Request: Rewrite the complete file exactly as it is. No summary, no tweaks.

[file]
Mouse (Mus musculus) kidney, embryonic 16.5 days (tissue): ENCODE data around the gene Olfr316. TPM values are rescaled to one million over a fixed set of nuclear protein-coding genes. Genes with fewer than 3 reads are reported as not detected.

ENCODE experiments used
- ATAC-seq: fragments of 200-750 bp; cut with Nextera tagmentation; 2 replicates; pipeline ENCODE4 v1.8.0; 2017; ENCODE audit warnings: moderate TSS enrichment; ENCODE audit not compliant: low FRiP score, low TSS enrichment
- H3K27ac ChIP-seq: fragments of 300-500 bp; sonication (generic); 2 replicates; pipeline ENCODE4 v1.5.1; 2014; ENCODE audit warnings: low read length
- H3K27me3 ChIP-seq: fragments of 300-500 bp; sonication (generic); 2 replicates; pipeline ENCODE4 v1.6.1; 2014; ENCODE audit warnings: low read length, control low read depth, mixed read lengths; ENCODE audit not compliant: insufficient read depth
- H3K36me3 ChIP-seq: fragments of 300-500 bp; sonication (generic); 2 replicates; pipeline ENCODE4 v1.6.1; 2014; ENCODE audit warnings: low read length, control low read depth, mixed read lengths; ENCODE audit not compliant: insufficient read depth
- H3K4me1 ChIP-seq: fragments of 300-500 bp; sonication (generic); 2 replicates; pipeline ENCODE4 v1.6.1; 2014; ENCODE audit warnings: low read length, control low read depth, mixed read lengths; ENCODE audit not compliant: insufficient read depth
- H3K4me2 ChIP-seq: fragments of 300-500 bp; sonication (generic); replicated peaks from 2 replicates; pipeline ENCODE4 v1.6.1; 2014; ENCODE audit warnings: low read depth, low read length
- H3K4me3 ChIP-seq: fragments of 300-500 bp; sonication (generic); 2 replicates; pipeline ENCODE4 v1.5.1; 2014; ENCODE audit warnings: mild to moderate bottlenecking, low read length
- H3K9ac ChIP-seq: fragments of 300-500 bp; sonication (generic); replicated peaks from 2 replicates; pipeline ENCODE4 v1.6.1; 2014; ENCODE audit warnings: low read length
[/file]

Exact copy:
Mouse (Mus musculus) kidney, embryonic 16.5 days (tissue): ENCODE data around the gene Olfr316. TPM values are rescaled to one million over a fixed set of nuclear protein-coding genes. Genes with fewer than 3 reads are reported as not detected.

ENCODE experiments used
- ATAC-seq: fragments of 200-750 bp; cut with Nextera tagmentation; 2 replicates; pipeline ENCODE4 v1.8.0; 2017; ENCODE audit warnings: moderate TSS enrichment; ENCODE audit not compliant: low FRiP score, low TSS enrichment
- H3K27ac ChIP-seq: fragments of 300-500 bp; sonication (generic); 2 replicates; pipeline ENCODE4 v1.5.1; 2014; ENCODE audit warnings: low read length
- H3K27me3 ChIP-seq: fragments of 300-500 bp; sonication (generic); 2 replicates; pipeline ENCODE4 v1.6.1; 2014; ENCODE audit warnings: low read length, control low read depth, mixed read lengths; ENCODE audit not compliant: insufficient read depth
- H3K36me3 ChIP-seq: fragments of 300-500 bp; sonication (generic); 2 replicates; pipeline ENCODE4 v1.6.1; 2014; ENCODE audit warnings: low read length, control low read depth, mixed read lengths; ENCODE audit not compliant: insufficient read depth
- H3K4me1 ChIP-seq: fragments of 300-500 bp; sonication (generic); 2 replicates; pipeline ENCODE4 v1.6.1; 2014; ENCODE audit warnings: low read length, control low read depth, mixed read lengths; ENCODE audit not compliant: insufficient read depth
- H3K4me2 ChIP-seq: fragments of 300-500 bp; sonication (generic); replicated peaks from 2 replicates; pipeline ENCODE4 v1.6.1; 2014; ENCODE audit warnings: low read depth, low read length
- H3K4me3 ChIP-seq: fragments of 300-500 bp; sonication (generic); 2 replicates; pipeline ENCODE4 v1.5.1; 2014; ENCODE audit warnings: mild to moderate bottlenecking, low read length
- H3K9ac ChIP-seq: fragments of 300-500 bp; sonication (generic); replicated peaks from 2 replicates; pipeline ENCODE4 v1.6.1; 2014; ENCODE audit warnings: low read length